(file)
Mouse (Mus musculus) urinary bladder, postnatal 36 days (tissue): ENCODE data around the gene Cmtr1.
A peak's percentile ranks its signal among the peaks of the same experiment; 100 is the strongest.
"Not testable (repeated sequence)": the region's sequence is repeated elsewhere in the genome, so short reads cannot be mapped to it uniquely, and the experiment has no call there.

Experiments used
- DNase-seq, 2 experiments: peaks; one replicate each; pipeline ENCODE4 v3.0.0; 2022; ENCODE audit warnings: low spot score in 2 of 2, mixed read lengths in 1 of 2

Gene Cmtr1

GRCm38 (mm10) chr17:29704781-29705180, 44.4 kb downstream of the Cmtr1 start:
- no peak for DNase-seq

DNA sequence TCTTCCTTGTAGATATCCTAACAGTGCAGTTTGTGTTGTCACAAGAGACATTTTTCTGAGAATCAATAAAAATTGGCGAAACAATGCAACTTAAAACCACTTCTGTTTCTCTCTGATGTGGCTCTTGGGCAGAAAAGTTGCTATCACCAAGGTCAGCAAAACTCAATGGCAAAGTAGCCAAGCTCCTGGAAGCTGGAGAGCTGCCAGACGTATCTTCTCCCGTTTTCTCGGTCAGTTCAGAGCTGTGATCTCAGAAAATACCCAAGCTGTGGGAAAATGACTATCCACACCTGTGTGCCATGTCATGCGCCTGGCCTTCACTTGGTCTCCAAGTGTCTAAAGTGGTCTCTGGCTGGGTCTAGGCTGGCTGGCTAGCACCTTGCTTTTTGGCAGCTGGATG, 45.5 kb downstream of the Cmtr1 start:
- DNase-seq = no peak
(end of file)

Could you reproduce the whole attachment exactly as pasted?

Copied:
Mouse (Mus musculus) urinary bladder, postnatal 36 days (tissue): ENCODE data around the gene Cmtr1.
A peak's percentile ranks its signal among the peaks of the same experiment; 100 is the strongest.
"Not testable (repeated sequence)": the region's sequence is repeated elsewhere in the genome, so short reads cannot be mapped to it uniquely, and the experiment has no call there.

Experiments used
- DNase-seq, 2 experiments: peaks; one replicate each; pipeline ENCODE4 v3.0.0; 2022; ENCODE audit warnings: low spot score in 2 of 2, mixed read lengths in 1 of 2

Gene Cmtr1

GRCm38 (mm10) chr17:29704781-29705180, 44.4 kb downstream of the Cmtr1 start:
- no peak for DNase-seq

DNA sequence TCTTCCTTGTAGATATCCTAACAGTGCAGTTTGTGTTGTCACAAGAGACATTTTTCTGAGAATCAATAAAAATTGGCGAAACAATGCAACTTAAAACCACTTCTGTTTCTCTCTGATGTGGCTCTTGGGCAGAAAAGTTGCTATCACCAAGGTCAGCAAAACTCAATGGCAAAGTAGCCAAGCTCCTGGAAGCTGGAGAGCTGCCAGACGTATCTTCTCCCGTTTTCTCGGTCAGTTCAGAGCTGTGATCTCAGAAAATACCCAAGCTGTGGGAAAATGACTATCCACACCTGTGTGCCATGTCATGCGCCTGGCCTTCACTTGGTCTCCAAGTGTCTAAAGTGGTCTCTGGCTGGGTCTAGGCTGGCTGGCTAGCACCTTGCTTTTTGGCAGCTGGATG, 45.5 kb downstream of the Cmtr1 start:
- DNase-seq = no peak